\"From what we get we can make a living; what we give, however, we make a life\"-Arthur AsheIt all started on the day after Mother's Day in 1997, it was a day that life as I knew it, changed completely. I was living a typical 16 year olds life, when my mother broke the news that she had Ovarian Cancer, I along with my sisters and step dad were shocked and as you can imagine devastated. My mother was the strongest person I had known, so there was no way that she could suffer from this disease. As the days passed I realized that this disease was for real, my mother went through extensive treatments including chemotherapy. As a result, she began to feel as if the world around her was beginning to change, her strength was not there, her hair was gone, and she was beginning to lose her faith in life. Even so, she never lost her heart. A few months passed and she was \"cured\" from this horrible disease. We planned a trip to Yosemite National Park and we all went as a family, there she received a call from one of her physicians. I remember watching her as she spoke to him and the second when she received the news that her cancer had appeared in other areas. She broke down and cried like I had never seen her cry. We did not know what had happened, but we had an idea. A few months later she was admitted into the hospital (ICU) where she lasted a month and passed on February 9, 1999. She was and will continue being my life, with her passing she has taught me how to appreciate life and every moment that is before us. Although, I miss her every day, I also know that she has and will continue to show me that life is nothing without love. Even though this story is not your typical feel good story, I guess I am saying that it should be. Through my mom's passing I have learned to appreciate life and every moment it consists of. Mom, you continue to be my hero,idol,mentor, and most of all teacher. I Love You Mom!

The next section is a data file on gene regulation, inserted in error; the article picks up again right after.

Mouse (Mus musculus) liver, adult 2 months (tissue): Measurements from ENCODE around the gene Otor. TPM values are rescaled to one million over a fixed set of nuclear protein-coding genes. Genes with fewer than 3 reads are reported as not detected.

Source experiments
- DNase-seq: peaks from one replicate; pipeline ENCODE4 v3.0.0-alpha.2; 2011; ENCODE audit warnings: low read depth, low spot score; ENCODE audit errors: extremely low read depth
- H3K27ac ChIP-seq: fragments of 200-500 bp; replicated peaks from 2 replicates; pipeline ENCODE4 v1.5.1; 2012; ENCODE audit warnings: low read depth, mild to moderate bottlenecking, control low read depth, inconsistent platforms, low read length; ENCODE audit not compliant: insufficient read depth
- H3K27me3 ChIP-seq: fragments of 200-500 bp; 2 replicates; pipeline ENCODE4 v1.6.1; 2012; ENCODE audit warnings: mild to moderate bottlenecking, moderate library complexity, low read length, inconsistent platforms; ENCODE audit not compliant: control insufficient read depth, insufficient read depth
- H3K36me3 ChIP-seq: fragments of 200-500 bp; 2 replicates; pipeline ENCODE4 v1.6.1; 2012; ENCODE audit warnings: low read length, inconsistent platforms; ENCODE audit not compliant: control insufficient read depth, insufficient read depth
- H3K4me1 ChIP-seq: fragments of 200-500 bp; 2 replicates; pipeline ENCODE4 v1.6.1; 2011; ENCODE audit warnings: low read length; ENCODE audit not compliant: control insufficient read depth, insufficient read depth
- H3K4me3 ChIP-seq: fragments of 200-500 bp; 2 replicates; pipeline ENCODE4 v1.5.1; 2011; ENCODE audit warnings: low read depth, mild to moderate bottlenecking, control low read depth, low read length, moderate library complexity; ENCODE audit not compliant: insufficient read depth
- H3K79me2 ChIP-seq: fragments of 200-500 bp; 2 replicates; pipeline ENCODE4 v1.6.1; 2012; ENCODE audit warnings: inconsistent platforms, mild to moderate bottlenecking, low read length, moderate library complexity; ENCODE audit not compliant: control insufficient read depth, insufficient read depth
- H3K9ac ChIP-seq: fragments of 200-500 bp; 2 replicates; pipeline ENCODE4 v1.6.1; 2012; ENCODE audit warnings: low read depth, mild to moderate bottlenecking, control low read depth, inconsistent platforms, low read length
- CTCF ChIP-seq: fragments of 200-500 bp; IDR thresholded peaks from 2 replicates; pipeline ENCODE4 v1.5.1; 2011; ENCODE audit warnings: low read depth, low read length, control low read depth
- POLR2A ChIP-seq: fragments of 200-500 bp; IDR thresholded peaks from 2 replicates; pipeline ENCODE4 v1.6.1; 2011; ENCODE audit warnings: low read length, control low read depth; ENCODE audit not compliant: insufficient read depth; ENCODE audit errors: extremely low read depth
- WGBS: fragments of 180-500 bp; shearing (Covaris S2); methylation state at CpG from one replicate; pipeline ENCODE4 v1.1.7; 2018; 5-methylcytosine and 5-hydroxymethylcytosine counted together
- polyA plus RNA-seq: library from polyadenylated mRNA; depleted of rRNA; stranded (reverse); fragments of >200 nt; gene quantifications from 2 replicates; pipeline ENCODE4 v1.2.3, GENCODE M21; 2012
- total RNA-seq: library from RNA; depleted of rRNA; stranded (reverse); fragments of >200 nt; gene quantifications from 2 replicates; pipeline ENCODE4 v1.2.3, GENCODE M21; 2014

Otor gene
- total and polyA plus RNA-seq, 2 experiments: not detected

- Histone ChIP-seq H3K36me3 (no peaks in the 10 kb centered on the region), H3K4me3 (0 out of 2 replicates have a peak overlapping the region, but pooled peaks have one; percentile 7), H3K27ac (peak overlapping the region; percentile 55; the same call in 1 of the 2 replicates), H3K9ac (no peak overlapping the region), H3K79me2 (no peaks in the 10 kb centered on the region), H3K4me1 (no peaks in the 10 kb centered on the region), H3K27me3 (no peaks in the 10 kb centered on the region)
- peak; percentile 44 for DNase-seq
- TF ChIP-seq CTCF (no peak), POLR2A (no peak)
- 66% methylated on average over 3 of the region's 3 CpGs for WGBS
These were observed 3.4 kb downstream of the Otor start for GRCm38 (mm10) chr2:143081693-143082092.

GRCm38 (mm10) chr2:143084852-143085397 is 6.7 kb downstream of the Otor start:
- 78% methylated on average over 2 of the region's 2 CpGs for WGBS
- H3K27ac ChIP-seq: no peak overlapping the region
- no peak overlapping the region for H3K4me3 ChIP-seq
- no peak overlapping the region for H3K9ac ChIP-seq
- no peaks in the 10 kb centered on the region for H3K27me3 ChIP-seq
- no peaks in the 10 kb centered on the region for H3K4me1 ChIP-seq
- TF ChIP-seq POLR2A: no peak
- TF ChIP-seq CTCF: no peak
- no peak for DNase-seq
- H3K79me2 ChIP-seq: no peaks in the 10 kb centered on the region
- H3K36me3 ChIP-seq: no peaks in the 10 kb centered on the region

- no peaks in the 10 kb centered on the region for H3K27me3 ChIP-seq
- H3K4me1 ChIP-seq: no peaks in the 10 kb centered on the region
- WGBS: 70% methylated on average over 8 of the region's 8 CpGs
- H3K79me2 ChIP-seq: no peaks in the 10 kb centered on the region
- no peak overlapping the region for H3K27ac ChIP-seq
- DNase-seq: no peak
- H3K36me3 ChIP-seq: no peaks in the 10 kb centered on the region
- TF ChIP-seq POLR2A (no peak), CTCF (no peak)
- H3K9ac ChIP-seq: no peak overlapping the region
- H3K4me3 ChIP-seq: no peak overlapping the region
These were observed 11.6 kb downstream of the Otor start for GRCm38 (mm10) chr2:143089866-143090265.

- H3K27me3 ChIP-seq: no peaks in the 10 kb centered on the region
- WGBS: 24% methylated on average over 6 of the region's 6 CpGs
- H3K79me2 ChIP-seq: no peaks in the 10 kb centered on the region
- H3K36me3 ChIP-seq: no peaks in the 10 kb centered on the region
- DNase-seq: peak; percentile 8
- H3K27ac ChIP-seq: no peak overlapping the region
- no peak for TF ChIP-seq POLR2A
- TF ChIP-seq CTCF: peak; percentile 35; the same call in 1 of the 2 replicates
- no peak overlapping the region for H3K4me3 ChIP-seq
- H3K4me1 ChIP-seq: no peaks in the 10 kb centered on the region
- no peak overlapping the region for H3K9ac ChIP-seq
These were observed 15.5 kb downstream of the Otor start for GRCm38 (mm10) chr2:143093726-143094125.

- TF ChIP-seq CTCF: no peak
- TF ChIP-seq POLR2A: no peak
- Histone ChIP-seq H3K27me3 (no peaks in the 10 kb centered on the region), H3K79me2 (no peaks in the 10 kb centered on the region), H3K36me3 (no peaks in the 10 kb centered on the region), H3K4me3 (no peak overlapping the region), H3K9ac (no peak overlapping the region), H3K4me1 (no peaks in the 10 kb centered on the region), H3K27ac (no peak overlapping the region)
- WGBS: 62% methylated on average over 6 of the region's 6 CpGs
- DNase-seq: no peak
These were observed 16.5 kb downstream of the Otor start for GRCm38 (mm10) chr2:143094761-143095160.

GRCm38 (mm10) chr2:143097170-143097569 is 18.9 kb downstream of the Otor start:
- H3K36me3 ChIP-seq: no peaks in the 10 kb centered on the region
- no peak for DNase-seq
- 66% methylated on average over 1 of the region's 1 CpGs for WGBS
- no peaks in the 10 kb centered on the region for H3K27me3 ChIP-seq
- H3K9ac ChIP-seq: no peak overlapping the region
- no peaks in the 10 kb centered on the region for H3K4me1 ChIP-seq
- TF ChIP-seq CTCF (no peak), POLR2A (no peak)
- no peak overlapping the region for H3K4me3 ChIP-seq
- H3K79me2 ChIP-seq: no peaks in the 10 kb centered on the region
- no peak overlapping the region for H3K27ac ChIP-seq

I am writing to you today concerning a very special person in my life who has just started her journey into womanhood. My beautiful 15 year old daughter Sarah Megan. She was diagnosed with ovarian cancer March 7th of 2001. Needless to say Myself, my family and her doctors where shocked that a young girl could be diagnosed with this horrible disease! She had had blood in her urine a couple of times prior to her diagnosis, and her pediatrician did urine cultures and diagnosed her as having a bladder infection. This happened two consecutive times in a row! Never was any other testing done. I did notice, however, that Sarah had seemed to be gaining weight and that she seemed to complain about her closes fitting snugger lately! She had never had a period at this point either, so I was thinking as well as my mom and sister that all of these symptoms where leading up to that wonderful moment that we all get to experience as young ladies. It was March 6th, and the school nurse called and said that Sarah was running a low-grade fever and was complaining of cramps... she too suggested that she was probably ready to start her first period. We picked her up from school and brought her home, I gave her some Tylenol and a heating blanket for the cramps and made her some hot tea. She fell asleep and when she woke she was feeling somewhat better, but there were no signs of her period starting yet. We all went to bed that evening and around 3:00 a.m. I heard blood-curdling screams from Sarah whose room was downstairs. Needless to say, I do not even remember touching the steps as my husband and I ran to her side! She was writhing back and forth on her bed and her stomach looked extended to me, I looked at my husband and said to get the van started that this was no longer about her starting her period! Motherly intuition was telling me otherwise! We got to the hospital and I don't recall talking to anyone at the sign-in desk I just remember the panic in the nurse's face when she saw the distress that my daughter was in! They rushed her to the sonogram room after giving her a whopping dose of morphine! I watched the woman reading the sonogram screen. She looked at my daughter and looked at the screen and repeated the process about 3 or four times...I finally said what is it She would not say